Satellite companies SES and Intelsat have officially ended discussions around a potential merger.

“SES announces today that discussions regarding a possible combination with Intelsat have ceased,” the company said in a short statement this week. “On 29 March 2023, SES had confirmed that the company engaged in discussions with Intelsat and that there could be no certainty that a transaction would materialize.”

SES -- EIB Blitz Agency.jpg
– EIB | Blitz Agency

The two firms had been negotiating a potential $10 billion merger deal since March. Luxembourg-based SES operates more than 70 satellites in Medium Earth Orbit (MEO) and geosynchronous (GEO) orbits. Intelsat operates more than 50 satellites in GEO orbits and is planning an MEO constellation in the future.

Shortly before SES confirmed the news, SpaceNews reported Intelsat had been the one to pull the plug on discussions.

SN said the two companies had been unable to see eye to eye about their potential combination – including the future direction of the business – and were at odds over the distribution of billions of dollars of C-band spectrum clearing proceeds.

“Given the content of recent discussions — and the fact that the SES-aligned parties would not agree to certain business fundamentals important to Intelsat stakeholders — Intelsat concluded that a combination in fact would not create sufficient value compared to Intelsat going in a different strategic direction,” an unnamed source told the publication.

French satellite firm Eutelsat is in the process of buying the UK's OneWeb, as satellite operators seek to compete against Elon Musk-owned SpaceX's Starlink and Amazon's Project Kuiper.

Back in 2021, US satellite firm Viasat struck an agreement to acquire UK satellite operator Inmarsat for $7.3 billion. That deal closed earlier this month after overcoming competition concerns from regulators.

SES CEO Steve Collar announced this month that he plans to step down from the company at the end of June, with Ruy Pinto, currently chief technology officer, will take over on an interim basis. SES said the move was not related to the merger.

This month saw Intelsat preparing a bid request to industry for 18 MEO satellites to launch starting in 2027. The company is expected to issue an RFP soon. SES operates in MEO with its O3b constellation and is set to launch its successor O3b mPower network soon.

Intelsat has also ordered a Mission Extension Pod (MEP) from Northrop Grumman Corporation’s SpaceLogistics unit to extend the life of one of its satellites. The MEP will launch in 2025, attach itself to an Intelsat GEO satellite and extend its life by at least six years. This is the fourth such deal between the companies and the second announced this year. Intelsat 901 and Intelsat 10-02 saw MEPs launched and attached in 2019 and 2021 respectively, each seeing five years added to the lifespans.

In other satellite news:

- Holding company Libra Group has announced a new space asset-holding company called Space Leasing International (SLI). Libra currently operates companies in the aviation, real estate, hotel & hospitality, and renewable energy industries.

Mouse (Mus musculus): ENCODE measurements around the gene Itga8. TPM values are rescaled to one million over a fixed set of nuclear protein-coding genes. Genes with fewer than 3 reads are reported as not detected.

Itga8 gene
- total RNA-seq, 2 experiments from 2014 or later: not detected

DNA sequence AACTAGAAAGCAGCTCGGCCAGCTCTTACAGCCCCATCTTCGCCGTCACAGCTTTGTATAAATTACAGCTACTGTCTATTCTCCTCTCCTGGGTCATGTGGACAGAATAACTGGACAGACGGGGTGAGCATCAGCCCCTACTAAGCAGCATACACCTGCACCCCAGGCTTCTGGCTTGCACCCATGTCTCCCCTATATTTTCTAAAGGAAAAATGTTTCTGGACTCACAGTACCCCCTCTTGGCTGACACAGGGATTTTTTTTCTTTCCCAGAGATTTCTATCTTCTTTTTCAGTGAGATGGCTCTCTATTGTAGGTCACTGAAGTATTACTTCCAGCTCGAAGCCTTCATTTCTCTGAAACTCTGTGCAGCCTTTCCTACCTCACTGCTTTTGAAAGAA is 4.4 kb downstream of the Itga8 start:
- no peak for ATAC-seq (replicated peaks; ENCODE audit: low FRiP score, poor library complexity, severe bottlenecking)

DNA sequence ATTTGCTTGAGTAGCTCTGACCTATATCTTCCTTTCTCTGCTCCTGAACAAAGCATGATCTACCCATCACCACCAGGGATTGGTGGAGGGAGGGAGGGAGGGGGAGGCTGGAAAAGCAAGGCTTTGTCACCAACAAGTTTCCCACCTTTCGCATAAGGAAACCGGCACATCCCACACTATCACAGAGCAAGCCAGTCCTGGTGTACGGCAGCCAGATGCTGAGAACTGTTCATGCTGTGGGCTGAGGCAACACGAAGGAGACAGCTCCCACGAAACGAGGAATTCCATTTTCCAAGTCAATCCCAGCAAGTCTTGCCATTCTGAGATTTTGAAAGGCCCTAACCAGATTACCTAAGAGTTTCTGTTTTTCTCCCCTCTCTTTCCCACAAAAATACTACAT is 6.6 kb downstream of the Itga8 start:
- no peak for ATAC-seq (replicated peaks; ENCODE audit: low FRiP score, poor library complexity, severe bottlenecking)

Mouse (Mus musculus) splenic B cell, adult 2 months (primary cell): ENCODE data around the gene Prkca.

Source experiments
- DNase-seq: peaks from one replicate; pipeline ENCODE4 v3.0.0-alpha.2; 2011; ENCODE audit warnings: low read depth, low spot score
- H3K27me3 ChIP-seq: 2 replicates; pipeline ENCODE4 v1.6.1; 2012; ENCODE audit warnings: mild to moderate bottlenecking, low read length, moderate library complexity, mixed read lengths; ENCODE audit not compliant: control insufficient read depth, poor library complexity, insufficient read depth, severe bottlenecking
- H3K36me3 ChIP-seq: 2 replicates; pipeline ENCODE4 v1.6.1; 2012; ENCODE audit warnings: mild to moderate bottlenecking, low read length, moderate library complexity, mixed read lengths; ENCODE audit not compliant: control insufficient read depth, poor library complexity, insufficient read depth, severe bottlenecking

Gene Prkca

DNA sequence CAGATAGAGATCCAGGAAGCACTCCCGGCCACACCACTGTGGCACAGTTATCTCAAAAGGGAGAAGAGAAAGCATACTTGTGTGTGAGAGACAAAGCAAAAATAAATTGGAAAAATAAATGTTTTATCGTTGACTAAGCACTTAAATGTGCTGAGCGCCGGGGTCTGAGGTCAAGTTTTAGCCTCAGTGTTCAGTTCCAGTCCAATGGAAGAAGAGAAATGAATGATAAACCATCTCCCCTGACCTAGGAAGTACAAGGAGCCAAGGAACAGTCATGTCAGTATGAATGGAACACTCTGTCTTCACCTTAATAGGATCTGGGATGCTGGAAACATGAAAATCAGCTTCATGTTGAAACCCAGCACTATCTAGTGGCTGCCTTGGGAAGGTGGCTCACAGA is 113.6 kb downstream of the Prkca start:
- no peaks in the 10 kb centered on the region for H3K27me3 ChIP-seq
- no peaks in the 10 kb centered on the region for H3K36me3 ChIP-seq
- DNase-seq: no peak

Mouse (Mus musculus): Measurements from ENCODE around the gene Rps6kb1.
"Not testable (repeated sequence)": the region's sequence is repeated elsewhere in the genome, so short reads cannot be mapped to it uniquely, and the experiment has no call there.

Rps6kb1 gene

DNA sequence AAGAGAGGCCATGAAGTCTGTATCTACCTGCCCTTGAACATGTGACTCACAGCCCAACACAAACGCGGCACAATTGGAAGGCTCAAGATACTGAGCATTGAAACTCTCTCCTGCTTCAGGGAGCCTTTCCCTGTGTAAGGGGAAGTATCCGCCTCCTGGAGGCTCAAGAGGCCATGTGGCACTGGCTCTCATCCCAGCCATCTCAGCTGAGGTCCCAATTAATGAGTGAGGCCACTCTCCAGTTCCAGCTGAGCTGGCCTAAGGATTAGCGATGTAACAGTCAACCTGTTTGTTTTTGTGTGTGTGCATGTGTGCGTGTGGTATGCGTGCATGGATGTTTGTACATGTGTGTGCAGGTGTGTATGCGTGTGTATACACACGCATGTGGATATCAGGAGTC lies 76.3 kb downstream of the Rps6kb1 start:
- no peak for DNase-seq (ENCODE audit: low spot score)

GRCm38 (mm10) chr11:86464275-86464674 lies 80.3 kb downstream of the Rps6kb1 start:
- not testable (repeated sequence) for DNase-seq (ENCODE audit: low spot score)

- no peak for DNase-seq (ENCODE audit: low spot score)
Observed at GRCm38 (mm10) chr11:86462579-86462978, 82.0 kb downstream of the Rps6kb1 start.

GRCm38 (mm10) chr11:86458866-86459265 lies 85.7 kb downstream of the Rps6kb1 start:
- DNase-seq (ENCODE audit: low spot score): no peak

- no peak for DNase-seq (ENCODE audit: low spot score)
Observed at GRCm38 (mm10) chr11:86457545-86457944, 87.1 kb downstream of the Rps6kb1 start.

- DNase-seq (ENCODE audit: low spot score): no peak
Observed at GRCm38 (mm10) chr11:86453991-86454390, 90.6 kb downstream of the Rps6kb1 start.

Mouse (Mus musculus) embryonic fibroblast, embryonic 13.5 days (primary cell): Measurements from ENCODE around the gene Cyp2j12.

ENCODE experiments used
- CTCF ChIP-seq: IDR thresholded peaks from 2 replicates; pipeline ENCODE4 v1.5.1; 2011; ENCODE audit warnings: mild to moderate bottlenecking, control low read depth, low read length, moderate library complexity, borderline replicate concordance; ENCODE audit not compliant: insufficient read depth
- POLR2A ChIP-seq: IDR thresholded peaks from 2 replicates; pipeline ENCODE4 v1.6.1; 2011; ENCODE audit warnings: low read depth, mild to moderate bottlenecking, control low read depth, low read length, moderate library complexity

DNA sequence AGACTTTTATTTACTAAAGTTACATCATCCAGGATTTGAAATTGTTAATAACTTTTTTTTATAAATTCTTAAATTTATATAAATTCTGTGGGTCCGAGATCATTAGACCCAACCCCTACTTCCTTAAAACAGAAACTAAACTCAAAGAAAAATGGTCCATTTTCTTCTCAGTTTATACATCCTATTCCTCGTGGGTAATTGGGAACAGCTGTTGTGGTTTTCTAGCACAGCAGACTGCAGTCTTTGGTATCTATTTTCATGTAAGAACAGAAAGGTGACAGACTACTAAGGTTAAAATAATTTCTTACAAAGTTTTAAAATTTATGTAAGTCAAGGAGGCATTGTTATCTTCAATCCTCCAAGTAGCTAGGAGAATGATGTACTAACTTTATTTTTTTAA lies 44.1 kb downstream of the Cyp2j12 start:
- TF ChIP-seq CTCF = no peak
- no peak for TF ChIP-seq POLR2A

SLI is to build a ground station in the Alaskan Arctic that will be leased to satellite data communications firm RBC Signals. SLI has also committed to acquire or build an additional 20 ground stations around the world within the next three years, which will also be leased to RBC Signals. The company said it aims to also buy satellites and spaceports in the future.

- Direct-to-cell satellite firm Lynk and PNCC, Palau’s largest mobile network operator, announced the start of initial commercial services across the country. Service will start with two remote islands in the southwest territory of Palau - allowing those folks to communicate via SMS for the first time ever via mobile phone. This is the first commercial launch utilizing Lynk services.

- Another direct-to-cell sat firm, AST SpaceMobile, recently successfully achieved space-based cellular communications at 4G speeds using unmodified smartphones via AT&T spectrum and Nokia RAN technology. The tests saw download speeds above 10 Mbps from the company's BlueWalker 3 satellite.

- A SpaceX rocket successfully launched Indonesia’s new PSN Satria satellite. The Ka-Band satellite will cover the entire Indonesian territory and provide over 150 gigabytes per second once it has ascended to its position in GEO orbit.

- Google spinout Aalyria – born out of the company’s Loon high altitude balloon project – has partnered with Leidos to integrate its Spacetime networking technology with the defense firm’s network management and protection solutions.

- Chinese satellite firm GalaxySpace has been conducting LEO satellite tests with local research institutions over the South China Sea. The firm launched six satellites into orbit last year.

- Rivada Space Networks has signed a Memorandum of Understanding (MoU) with network integrator Artel LLC to provide LEO satellite services to US government agencies.

- Ramon.Space has partnered with Foxconn subsidiary Ingrasys which will see the manufacturer build Ramon.Space’s space computing products.

- AsiaSat has acquired content distribution and media solutions company Lightning International.

- Technology firm Humanitas Solution has revealed a new high altitude pseudo satellite (HAPS) platform. The Vertex, from Humanitas’ unit, looks to be a long tube equipped with a number of fans. Details are scarce, but the company said the platform has on-board compute for 5G applications.